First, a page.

Yale students get the rare opportunity to see future CEOs, Nobel Prize winners, and government officials stumbling around like idiots on a fairly regular basis. It’s an unusual weekend when I don’t hear several people drunkenly caterwauling beneath my window, although sometimes it is surprising how skillful this singing is until I realize that it’s coming from the operatic tenor across the hall. These students are drunk. No one cares, really. But it strikes many people, especially outsiders, as odd that such overachievers—the same people who spend six-hour blocks of time locked in the library hard at their scholarly pursuits—behave in what seems to be such a juvenile manner.
Why do Yalies drink so much? It’s a question that’s been posed many times, by editorial columnists in various newspapers, by medical researchers, and by students kicking empty plastic cups or their drunk roommates out of their way at 3:00 AM. All of these outsiders wonder the same thing: how can the brightest minds in the country be so stupid?
Some people contend that Yalies binge drink so that they will belong; others, that the illegality of alcohol lends drinking the excitement of forbidden fruit. Still others argue that the stress of Yale classes drives students to drink themselves into a blissful oblivion. These arguments miss the mark entirely.
Since most Yale freshmen live in all-frosh communities, there isn’t as much pressure to conform to the upper classmen’s deeply entrenched binge-drinking habits. If Yalies got drunk only to belong, then at the beginning of each year a new group of freshman would have the opportunity to form a group of non-drinkers, where people could “belong” without being wasted. This does not happen. Instead, groups of freshmen begin competing almost immediately to see who can throw the loudest, wildest, most alcohol-saturated parties. They’re not trying to belong; they’re trying to set themselves apart from the herd, or, continuing the animal motif, to become the alpha males of the group—an analogy that is surprisingly apropos with drunk Yalies.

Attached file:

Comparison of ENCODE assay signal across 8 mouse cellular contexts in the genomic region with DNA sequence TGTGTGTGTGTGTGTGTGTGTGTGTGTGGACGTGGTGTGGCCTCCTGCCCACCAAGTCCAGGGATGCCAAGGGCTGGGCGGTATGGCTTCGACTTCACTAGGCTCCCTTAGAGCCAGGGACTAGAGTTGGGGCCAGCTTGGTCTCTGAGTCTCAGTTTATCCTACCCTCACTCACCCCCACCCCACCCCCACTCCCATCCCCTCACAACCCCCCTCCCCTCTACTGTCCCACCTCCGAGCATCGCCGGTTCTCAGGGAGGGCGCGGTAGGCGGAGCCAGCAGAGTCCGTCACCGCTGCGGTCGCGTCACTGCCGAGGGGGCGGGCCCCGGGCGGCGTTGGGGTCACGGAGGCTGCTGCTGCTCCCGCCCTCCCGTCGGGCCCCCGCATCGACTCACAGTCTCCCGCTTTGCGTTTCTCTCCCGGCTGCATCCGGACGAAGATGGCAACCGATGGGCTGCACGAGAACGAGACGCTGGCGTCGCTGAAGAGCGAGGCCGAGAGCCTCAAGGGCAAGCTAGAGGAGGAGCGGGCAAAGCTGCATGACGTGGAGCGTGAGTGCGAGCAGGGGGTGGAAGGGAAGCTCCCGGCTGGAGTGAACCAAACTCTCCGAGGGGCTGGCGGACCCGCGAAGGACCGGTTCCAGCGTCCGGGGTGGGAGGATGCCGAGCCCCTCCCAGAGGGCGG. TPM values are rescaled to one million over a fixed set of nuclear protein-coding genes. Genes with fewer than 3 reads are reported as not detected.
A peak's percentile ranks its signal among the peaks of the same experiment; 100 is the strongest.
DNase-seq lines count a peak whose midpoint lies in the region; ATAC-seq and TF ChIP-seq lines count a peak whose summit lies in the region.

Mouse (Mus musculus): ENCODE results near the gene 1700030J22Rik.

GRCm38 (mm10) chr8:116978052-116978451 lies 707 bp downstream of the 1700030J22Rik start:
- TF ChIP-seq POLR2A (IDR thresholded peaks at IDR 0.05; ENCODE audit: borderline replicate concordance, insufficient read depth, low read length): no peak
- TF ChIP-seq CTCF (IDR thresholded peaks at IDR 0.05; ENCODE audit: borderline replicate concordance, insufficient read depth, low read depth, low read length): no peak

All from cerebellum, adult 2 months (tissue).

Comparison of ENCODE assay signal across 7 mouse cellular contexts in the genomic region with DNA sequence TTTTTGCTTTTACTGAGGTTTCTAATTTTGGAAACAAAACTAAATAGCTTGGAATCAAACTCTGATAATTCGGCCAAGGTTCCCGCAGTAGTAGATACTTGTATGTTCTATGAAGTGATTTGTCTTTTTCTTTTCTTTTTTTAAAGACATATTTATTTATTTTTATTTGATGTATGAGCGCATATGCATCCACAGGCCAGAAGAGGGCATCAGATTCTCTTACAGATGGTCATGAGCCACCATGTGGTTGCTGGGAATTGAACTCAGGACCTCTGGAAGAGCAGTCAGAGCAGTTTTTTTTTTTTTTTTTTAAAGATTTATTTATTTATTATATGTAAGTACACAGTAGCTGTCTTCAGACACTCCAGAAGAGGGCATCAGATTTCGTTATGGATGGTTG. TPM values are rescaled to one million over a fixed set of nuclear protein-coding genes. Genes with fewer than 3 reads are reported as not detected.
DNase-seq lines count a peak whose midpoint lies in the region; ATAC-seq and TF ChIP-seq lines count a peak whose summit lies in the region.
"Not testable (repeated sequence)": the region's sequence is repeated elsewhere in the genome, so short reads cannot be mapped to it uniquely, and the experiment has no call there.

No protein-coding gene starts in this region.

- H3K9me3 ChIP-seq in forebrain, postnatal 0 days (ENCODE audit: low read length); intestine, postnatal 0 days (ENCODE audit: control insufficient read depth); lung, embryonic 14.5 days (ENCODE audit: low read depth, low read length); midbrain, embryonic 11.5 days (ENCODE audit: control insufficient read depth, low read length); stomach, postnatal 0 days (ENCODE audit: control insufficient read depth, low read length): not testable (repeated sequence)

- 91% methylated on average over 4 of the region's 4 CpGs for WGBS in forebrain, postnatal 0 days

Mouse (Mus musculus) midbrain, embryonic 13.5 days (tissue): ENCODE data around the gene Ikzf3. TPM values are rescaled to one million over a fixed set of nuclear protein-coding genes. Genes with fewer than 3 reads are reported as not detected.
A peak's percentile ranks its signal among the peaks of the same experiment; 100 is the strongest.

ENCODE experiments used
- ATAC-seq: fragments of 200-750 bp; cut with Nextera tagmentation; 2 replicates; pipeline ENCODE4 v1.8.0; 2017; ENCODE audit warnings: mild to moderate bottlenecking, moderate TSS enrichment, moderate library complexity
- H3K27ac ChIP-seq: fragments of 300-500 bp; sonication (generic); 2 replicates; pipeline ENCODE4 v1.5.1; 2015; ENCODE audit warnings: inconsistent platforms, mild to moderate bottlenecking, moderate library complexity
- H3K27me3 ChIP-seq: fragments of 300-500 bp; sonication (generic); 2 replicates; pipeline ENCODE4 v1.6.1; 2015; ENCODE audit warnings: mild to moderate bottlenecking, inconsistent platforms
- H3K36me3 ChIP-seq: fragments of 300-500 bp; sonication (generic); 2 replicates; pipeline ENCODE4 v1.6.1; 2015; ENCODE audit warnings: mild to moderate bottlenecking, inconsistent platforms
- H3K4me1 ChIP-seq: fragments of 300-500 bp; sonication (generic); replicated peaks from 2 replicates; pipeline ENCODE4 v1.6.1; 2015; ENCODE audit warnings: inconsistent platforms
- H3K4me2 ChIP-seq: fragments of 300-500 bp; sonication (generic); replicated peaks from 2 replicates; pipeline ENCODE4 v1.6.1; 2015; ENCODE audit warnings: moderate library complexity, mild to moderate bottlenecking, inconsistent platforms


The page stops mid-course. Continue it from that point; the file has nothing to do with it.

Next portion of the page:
Furthermore, many communities on the Yale campus don’t make getting drunk a central aspect of socializing. Most Yalies make most of their friends in classes or through extracurriculars, where heavy drinking is not usually involved. In extracurriculars, Yalies have the opportunity to belong to a group in a non-drinking context. In fact, in his 2001 article for the National Review William F. Buckley, Jr. recommended precisely that method (sponsoring more alcohol-free extracurricular activities) to stem the tide of binge drinking. The residential college system also creates a ready-made community environment, and students don’t have to drink in order to belong. This system is especially helpful at the beginning of the school year, when the temptation to drink in order to belong is greatest. Yalies have a ready-made group of friends in the residential college system from before day one. The low transfer rate between residential colleges (about two students from each college, usually freshmen, transfer each year) shows the residential college system’s success. Another factor not to be overlooked is the Cult of Yale: the feeling that everyone here is bonded by the adhesive on their acceptance letters. Yalies know that they are members of an elite group young people, and they feel camaraderie with other members of that group.